Friday, February 06, 2009

Obama's war challenges

Shurff Gen. John Craddock: Just shoot them thar drug dealers, boy!

Along with trying to stop the Republicans from continuing to destroy the American and world economies, Obama also has two disastrous wars still in progress to deal with.

This is an important article by Gareth Porter on the generals trying to railroad Obama on the Iraq War: Generals Seek to Reverse Obama Withdrawal Decision Inter Press Service 02/02/09. According to his report, Obama told Petraeus the Great to go back and bring him a plan to get the US combat troops out of Iraq in 16 months. Gareth does an interview with Antiwar[.com] Radio, also dated 02/02/09, talking about this story at more length.

Gareth in the interview talks about his continuing concerns about Robert Gates as Secretary of State.

Russia and Kyrgyzstan are also creating a new challenge for the US war in Afghanistan. Spencer Ackerman reports on it in Afghanistan Supply Base May Defect to Russia Washington Independent 02/03/09. Human rights attorney Scott Horton talks in The Mess at Manas No Comment blog 02/04/09 about how the bull-headed blundering of our glorious generals has made this particular problem more difficult.

Speaking of bull-headed generals, Der Spiegel Online reports in Nato-Oberbefehlshaber manövriert sich ins Aus von Susanne Koelbl, Hans-Jürgen Schlamp und Alexander Szandar 05.02.2009 reports on a pending order by American four-star General Bantz John Craddock, the current NATO's Supreme Allied Commander in Europe (SACUER), that declared any Afghan opium producers or dealers should be treated as military targets and (essentially) shot on sight.

See also Nato-Oberbefehlshaber erteilt rechtswidrigen Tötungsbefehl von Susanne Koelbl Der Spiegel Online 28.01.2009; NATO commander tones down drug lord orders AFP/Yahoo! News 02/04/09.

His idea included targeting buildings where drug processing is thought to be occurring. Both without any reason to believe there is any direct connection between the people being killed and actual insurgents - who are really who NATO is fighting in Afghanistan, not international terrorist groups. Given the fact that opium is easily the most profitable crop available to Afghan farmers, such an order could well turn out to be something like declaring a large portion of Afghan rural areas to be "free fire zones" like the good old days in Vietnam.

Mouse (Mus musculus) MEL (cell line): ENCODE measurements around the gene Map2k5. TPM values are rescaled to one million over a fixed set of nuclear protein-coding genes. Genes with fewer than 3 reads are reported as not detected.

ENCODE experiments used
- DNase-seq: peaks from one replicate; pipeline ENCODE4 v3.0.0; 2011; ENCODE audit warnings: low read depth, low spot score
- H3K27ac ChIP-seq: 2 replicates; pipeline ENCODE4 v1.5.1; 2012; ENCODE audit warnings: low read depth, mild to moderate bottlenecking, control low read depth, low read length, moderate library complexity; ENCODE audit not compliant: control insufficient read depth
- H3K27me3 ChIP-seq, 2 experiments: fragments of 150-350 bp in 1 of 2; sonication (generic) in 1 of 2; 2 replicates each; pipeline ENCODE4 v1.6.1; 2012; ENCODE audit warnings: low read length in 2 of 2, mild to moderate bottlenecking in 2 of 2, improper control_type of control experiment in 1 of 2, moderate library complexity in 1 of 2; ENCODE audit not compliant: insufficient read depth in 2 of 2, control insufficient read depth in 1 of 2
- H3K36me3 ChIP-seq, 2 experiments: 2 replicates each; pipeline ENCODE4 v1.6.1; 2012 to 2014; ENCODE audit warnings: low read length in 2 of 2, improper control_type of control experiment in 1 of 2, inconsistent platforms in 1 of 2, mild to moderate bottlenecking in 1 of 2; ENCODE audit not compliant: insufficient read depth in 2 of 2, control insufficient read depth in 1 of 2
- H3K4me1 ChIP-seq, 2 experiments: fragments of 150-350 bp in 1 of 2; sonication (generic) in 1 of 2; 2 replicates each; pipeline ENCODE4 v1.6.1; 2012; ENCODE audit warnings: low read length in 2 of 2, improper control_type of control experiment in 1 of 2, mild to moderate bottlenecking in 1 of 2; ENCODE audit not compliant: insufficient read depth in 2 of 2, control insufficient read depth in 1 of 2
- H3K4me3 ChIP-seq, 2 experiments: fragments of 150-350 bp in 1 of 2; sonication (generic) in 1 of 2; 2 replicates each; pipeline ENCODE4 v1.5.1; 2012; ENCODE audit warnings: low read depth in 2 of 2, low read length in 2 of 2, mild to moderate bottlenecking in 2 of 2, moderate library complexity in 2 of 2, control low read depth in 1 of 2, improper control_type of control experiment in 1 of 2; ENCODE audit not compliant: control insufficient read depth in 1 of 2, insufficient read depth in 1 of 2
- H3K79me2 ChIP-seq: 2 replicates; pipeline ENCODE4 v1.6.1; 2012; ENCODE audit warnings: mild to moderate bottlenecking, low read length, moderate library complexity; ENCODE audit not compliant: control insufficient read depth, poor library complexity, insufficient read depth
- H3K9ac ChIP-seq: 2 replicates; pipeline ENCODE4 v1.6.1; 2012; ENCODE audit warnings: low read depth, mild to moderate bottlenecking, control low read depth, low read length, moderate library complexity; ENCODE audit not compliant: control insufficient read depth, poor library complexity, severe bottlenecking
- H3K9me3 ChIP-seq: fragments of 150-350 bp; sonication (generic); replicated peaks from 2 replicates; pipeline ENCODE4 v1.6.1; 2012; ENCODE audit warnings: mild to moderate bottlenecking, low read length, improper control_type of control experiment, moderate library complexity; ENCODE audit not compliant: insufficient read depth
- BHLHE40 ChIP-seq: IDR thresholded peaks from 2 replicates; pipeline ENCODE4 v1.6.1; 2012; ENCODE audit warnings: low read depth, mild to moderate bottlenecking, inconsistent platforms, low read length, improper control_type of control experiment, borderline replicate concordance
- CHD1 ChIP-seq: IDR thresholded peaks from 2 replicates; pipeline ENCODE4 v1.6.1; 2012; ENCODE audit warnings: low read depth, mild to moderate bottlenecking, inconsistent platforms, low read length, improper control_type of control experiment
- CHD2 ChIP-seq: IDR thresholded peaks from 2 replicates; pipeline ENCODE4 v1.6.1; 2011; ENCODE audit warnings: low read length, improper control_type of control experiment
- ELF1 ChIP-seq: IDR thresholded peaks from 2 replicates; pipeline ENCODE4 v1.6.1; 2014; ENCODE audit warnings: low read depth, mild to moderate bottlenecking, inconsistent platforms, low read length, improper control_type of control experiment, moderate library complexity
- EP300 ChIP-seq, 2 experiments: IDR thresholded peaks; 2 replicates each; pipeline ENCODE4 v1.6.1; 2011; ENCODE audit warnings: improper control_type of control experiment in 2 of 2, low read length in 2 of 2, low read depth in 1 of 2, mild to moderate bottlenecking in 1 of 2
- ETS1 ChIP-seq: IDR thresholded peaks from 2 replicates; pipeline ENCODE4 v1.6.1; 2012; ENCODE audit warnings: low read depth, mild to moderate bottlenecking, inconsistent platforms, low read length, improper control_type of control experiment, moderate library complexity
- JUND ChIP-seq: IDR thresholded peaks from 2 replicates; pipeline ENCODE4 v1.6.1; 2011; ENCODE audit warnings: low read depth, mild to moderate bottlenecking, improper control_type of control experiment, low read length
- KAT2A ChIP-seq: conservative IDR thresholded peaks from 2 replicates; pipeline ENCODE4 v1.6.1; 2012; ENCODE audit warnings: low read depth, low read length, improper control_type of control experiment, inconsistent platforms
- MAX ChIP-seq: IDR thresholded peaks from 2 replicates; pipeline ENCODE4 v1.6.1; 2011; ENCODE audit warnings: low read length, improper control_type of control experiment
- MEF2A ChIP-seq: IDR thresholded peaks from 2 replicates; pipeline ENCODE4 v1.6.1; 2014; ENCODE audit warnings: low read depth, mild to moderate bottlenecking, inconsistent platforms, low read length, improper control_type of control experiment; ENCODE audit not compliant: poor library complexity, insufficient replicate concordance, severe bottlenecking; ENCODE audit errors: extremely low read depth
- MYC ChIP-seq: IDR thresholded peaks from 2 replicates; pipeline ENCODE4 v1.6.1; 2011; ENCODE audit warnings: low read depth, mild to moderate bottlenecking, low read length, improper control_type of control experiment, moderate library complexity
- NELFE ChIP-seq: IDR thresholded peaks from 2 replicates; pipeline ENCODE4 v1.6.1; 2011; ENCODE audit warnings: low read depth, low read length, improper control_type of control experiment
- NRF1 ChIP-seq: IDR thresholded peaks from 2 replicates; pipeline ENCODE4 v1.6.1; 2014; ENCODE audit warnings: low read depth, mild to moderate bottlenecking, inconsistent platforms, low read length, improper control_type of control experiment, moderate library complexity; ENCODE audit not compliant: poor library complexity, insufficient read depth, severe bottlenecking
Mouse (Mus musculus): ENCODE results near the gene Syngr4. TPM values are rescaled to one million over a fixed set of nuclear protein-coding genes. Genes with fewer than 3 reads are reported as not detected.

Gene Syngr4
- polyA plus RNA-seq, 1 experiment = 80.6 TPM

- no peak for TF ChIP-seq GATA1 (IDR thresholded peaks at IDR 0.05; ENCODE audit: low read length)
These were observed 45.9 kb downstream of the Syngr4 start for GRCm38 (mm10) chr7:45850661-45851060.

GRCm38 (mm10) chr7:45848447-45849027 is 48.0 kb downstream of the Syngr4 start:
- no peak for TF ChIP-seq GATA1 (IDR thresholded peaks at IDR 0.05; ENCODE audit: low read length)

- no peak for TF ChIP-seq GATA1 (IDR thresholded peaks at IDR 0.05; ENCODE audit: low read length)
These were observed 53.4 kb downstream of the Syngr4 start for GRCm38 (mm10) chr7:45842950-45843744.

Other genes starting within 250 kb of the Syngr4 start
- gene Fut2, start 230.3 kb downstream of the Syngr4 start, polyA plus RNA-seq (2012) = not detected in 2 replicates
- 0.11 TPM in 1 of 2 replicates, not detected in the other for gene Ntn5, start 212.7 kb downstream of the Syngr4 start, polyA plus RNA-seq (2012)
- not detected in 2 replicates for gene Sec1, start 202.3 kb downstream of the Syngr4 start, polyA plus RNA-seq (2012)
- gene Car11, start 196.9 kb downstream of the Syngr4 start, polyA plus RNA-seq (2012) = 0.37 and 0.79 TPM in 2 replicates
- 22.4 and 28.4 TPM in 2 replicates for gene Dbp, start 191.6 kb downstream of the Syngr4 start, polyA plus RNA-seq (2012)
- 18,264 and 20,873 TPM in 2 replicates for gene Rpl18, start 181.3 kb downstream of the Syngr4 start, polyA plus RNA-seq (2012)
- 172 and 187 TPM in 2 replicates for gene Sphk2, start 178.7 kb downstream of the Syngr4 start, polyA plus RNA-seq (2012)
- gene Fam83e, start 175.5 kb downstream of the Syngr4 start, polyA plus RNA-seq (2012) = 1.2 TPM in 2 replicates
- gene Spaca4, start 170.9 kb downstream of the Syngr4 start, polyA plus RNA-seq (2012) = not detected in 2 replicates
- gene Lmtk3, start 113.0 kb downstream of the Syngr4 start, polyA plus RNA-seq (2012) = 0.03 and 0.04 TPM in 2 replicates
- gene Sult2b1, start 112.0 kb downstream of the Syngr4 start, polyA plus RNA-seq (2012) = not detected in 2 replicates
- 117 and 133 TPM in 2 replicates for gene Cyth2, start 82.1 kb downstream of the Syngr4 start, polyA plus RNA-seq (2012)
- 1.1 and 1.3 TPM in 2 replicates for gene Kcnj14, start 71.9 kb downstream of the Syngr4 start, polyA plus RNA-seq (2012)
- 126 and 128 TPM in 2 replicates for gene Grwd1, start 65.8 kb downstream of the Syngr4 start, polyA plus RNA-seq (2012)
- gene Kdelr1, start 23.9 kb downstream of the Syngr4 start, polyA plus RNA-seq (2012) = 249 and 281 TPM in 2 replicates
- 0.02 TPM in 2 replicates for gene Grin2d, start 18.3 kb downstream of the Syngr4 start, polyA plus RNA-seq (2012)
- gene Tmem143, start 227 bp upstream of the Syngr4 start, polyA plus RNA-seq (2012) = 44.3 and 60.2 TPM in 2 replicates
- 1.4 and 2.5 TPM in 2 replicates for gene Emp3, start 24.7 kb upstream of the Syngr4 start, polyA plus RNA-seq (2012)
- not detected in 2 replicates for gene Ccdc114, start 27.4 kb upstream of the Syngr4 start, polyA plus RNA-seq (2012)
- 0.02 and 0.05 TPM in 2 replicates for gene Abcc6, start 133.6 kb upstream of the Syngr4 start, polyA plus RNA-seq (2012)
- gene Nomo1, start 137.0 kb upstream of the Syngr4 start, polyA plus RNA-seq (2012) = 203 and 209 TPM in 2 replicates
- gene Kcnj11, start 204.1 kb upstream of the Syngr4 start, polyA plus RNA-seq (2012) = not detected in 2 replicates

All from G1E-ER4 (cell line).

I'm calling this a "pending" order here; the AFP article explains that what Craddock put out was a "guidance" about an order he expected to issue. But according to the later Spiegel article, it was not meant to be a discussion paper, and NATO's explanation about it being only a "guidance" was meant to downplay it. The Spiegel reporters quote a recently retired NATO four-star general, Dieter Stöckmann, saying that at that level in the NATO command, a direction from SACEUR isn't normally technically called an order. But as he puts it, "Dies ist keine Empfehlung, sondern klipp und klar eine Anweisung und in der Sache bindend." (This is no recommendation, but rather very clearly an instruction and a binding one.)

Both German Gen. Egon Ramms, who is serving a senior military official at NATO in Brussels, and the American Gen. David McKiernan, commander of the NATO ISAF (International Security Assistance Force) objected to Sheriff Craddock's de facto orders, arguing that they were contrary to international law and the ISAF rules of engagement. Shurff Craddock backed down. And according to the Spiegel report, he may wind up having to resign his post over this.

We have to give Gens. McKiernan and Ramms credit for standing up against an illegal order. It's the duty of every general and every soldier to refuse to carry out an illegal order (or "guidance"). But it's not a small thing to do involving such a high-level military officer as Craddock. So that speaks well of both McKiernan and Ramms.

ISAF Commander Gen. David McKiernen: successfully stood up against an illegal order

I also can't help but notice, though, that this interchange occurred since Obama assumed the Presidency. And its also the case that prosecuting senior Bush administration and military officials that violated the laws against torture and possibly others as well has been a live topic of discussion and is clearly a real possibility. This is exactly why we need to have those crimes prosecuted. Laws are there for a reason. Neither Vice Presidents nor four-star generals should get away with giving illegal orders and no one should get away with carrying them out.

The earlier Spiegel article even says explicitly that after the Generals objected to his pending order Shurff Craddock was seen as a "loyaler Bush-Mann" and "unter dem neuen US-Präsidenten fürchtet, bald abgelöst zu werden" (feared that under the new US President he might be fired right away").

The current ISAF rules of engagement include going after drug dealers militarily if there is evidence they are supporting enemy guerrillas, which many of them do. The "Taliban" (Pashtun fighters) are heavily involved in drug dealing.

The Afghan government itself, as we might imagine, was not thrilled with Shurff Craddock's "guidance". Der Spiegel quotes the Afghan Foreign Minister Rangin Dadfar Spanta saying, "Die Afghanen sind doch keine Hühner, die jeder jagen kann, wie er möchte". (The Afghans are certainly not chickens that anyone can hunt however he wants to.) I'm assuming my English versions is at least two translations away from the original, so I don't know if there was some particular phrase of figure of speech involved with the thing about shooting chickens. But it doesn't sound like the Foreign Minister thought Shurff Craddock showed anything like the proper concern for the lives of his country's citizens.

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